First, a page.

VBAC; Pregnancy - VBAC; Labor - VBAC; Delivery - VBAC
If you had a cesarean birth (C-section) before, it does not mean that you will have to deliver the same way again. Many women can have vaginal deliveries after having a C-section in the past. This is called a vaginal birth after cesarean (VBAC).
Most women who try VBAC are able to deliver vaginally. There are many good reasons to try a VBAC rather than have a C-section. Some are:
The most serious risk with VBAC is a rupture (break) of the uterus. Blood loss from a rupture can be a risk for the mom and can injure the baby.
Women who try VBAC and do not succeed are also more likely to need a blood transfusion. There is also a greater risk of getting an infection in the uterus.
The chance of a rupture depends on how many C-sections and what kind you had before. You may be able to have a VBAC if you had only one C-section delivery in the past.
Your provider will want to make sure your pelvis is large enough for a vaginal birth and will monitor you to see if you have a big baby. It may not be safe for your baby to pass through your pelvis.
Because problems can occur quickly, where you plan to have your delivery is also a factor.
You and your provider will decide if a VBAC is right for you. Talk with your provider about the risks and benefits for you and your baby.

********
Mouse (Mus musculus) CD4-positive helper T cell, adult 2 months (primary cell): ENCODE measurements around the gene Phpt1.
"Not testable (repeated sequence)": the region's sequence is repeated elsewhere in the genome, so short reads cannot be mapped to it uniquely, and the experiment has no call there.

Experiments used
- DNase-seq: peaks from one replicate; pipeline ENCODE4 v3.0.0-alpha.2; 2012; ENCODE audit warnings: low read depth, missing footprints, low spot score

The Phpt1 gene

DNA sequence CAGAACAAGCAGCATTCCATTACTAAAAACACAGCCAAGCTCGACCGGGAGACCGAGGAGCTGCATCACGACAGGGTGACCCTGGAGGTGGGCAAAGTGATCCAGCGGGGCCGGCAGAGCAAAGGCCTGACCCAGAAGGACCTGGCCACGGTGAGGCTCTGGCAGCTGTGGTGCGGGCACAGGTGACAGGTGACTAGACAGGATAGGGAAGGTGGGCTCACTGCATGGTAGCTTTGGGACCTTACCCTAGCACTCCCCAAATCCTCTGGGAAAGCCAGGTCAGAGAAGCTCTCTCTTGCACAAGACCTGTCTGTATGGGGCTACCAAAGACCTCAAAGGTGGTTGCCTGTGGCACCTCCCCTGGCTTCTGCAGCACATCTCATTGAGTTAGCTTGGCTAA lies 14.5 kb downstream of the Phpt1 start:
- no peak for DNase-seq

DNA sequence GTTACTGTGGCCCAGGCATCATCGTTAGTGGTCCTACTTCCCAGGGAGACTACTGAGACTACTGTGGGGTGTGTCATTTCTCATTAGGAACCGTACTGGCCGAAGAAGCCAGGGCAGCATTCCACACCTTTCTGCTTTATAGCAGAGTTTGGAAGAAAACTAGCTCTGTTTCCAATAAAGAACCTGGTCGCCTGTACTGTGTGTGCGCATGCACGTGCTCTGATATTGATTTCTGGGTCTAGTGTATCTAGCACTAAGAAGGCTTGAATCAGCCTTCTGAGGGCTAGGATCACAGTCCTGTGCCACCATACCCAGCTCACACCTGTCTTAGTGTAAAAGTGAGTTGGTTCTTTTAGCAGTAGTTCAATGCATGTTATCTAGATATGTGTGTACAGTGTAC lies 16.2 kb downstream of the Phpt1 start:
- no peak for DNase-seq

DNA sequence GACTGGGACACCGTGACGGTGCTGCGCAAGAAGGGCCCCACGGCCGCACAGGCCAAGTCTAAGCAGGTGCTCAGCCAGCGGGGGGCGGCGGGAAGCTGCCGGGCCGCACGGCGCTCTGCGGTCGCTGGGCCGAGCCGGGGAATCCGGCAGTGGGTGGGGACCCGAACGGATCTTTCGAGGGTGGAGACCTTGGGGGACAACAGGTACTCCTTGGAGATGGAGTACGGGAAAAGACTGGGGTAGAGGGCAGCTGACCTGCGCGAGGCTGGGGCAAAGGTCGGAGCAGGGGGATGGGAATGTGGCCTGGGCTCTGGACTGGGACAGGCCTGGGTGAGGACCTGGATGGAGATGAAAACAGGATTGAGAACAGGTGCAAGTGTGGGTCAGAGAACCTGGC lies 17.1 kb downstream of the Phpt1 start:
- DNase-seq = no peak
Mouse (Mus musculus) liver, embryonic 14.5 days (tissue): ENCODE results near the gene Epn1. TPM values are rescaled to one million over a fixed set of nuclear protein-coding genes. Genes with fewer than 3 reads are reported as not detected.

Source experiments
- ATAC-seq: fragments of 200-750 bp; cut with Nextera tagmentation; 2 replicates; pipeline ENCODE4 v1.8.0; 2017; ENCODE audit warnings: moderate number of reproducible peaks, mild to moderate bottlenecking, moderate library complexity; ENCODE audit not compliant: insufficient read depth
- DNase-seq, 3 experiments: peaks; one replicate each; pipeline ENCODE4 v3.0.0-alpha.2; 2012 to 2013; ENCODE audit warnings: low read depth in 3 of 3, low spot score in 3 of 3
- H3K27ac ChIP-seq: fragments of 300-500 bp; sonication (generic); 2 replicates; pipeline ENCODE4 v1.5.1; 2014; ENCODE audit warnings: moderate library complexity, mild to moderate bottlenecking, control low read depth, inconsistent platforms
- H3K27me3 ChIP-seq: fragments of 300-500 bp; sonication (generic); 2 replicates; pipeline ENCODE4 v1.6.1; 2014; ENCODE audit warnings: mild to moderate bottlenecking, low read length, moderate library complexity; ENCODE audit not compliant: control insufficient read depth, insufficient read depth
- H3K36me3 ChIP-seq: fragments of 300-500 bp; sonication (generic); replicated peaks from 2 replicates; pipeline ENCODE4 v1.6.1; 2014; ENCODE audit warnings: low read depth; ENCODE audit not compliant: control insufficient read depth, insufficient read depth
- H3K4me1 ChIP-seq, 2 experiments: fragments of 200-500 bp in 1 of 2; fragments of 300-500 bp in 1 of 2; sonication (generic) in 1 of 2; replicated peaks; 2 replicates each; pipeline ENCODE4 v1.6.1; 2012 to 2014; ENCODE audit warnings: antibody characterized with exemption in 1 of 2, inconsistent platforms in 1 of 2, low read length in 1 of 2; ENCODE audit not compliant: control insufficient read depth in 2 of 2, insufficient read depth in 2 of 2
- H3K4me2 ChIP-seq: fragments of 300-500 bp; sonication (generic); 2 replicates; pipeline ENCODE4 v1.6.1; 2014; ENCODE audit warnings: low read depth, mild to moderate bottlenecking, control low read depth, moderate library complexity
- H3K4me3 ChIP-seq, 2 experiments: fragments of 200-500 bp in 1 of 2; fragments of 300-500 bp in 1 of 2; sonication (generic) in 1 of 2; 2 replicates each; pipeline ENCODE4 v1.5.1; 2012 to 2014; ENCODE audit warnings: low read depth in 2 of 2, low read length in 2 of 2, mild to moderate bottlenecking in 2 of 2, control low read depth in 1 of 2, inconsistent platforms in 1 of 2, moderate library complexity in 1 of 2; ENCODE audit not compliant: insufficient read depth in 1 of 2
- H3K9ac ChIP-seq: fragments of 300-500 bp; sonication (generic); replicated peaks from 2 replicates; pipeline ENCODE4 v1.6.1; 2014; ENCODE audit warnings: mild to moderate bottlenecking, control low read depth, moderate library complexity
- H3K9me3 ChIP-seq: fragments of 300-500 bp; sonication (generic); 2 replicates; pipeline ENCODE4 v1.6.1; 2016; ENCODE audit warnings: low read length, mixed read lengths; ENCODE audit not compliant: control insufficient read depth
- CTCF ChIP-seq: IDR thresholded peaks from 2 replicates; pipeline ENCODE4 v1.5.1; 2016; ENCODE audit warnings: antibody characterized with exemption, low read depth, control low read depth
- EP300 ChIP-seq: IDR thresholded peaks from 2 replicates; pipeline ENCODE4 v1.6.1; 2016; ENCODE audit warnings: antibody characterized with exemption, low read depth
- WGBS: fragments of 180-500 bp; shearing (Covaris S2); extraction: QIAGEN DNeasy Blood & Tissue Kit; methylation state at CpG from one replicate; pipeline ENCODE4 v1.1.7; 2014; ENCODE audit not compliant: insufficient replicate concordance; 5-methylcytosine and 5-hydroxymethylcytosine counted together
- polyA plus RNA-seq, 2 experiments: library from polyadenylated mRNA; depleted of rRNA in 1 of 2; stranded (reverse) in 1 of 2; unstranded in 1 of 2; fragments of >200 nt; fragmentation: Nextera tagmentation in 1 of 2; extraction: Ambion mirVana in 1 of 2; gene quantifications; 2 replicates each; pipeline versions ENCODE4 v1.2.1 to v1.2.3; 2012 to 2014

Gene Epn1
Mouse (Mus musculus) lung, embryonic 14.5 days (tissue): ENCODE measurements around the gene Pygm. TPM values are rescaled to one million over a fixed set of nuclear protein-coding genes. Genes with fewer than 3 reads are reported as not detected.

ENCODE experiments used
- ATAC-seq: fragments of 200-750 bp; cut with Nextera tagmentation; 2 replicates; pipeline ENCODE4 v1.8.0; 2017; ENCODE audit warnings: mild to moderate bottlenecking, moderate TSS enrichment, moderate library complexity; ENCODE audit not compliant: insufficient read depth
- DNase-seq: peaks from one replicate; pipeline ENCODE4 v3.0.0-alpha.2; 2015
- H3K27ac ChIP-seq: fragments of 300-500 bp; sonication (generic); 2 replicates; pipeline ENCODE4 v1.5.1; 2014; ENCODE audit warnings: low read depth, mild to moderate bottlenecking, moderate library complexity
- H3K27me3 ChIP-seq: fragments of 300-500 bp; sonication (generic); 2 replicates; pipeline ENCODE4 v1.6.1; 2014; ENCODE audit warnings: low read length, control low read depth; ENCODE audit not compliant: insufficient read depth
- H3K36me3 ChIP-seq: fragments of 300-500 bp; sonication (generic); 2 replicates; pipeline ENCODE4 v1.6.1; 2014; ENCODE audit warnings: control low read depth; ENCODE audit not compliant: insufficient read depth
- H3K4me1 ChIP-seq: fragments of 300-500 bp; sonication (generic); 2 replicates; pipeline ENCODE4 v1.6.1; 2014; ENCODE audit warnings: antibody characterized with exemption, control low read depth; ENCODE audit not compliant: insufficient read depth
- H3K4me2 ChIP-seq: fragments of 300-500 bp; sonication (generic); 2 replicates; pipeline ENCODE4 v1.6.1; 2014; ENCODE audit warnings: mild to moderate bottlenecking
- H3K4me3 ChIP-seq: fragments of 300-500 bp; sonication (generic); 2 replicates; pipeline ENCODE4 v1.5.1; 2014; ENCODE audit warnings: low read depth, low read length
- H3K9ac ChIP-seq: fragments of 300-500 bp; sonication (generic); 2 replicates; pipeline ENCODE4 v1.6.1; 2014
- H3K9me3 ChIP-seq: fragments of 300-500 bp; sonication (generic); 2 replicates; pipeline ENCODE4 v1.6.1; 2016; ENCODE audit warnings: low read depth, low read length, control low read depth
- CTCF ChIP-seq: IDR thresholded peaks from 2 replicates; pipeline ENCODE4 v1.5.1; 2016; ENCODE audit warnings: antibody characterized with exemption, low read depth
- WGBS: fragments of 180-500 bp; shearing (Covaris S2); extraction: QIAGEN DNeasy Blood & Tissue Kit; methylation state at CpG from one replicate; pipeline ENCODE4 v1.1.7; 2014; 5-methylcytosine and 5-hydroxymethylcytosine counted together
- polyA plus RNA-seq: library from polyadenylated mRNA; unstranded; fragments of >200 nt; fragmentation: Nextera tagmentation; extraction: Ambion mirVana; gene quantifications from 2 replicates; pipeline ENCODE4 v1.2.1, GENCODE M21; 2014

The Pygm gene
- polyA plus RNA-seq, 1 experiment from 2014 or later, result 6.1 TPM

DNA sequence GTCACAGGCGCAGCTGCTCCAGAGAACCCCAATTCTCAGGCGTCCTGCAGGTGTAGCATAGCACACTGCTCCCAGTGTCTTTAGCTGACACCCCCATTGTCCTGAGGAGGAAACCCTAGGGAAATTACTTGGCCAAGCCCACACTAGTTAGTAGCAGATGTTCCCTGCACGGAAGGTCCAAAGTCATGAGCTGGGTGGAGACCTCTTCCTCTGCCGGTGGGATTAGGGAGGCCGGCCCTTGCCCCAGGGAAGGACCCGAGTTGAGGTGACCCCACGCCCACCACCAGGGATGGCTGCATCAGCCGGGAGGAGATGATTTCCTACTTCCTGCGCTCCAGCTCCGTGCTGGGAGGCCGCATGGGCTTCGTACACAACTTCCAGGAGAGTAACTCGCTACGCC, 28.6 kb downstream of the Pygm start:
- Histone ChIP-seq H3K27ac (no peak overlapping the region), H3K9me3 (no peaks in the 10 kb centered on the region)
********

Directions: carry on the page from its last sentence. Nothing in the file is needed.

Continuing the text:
Every woman's risk is different, so ask what factors matter most for you. The more you know about VBAC, the easier it will be to decide if it is right for you.
If your provider says that you can have a VBAC, the chances are good that you can have one with success. Most women who try VBAC are able to deliver vaginally.
Keep in mind, you can try for a VBAC, but you may still need a C-section.
Chestnut DH. Trial of labor and vaginal birth after cesarean delivery. In: Chestnut DH, Wong CA, Tsen LC, et al, eds. Chestnut's Obstetric Anesthesia: Principles and Practice. 6th ed. Philadelphia, PA: Elsevier; 2020:chap 19.
Landon MB, Grobman WA. Vaginal birth after cesarean delivery. In: Landon MB, Galan HL, Jauniaux ERM, et al, eds. Gabbe's Obstetrics: Normal and Problem Pregnancies. 8th ed. Philadelphia, PA: Elsevier; 2021:chap 20.
Williams DE, Pridjian G. Obstetrics. In: Rakel RE, Rakel DP, eds. Textbook of Family Medicine. 9th ed. Philadelphia, PA: Elsevier; 2016:chap 20.BACK TO TOP
Review Date: 10/5/2020
Reviewed By: John D. Jacobson, MD, Professor of Obstetrics and Gynecology, Loma Linda University School of Medicine, Loma Linda Center for Fertility, Loma Linda, CA. Also reviewed by David Zieve, MD, MHA, Medical Director, Brenda Conaway, Editorial Director, and the A.D.A.M. Editorial team.
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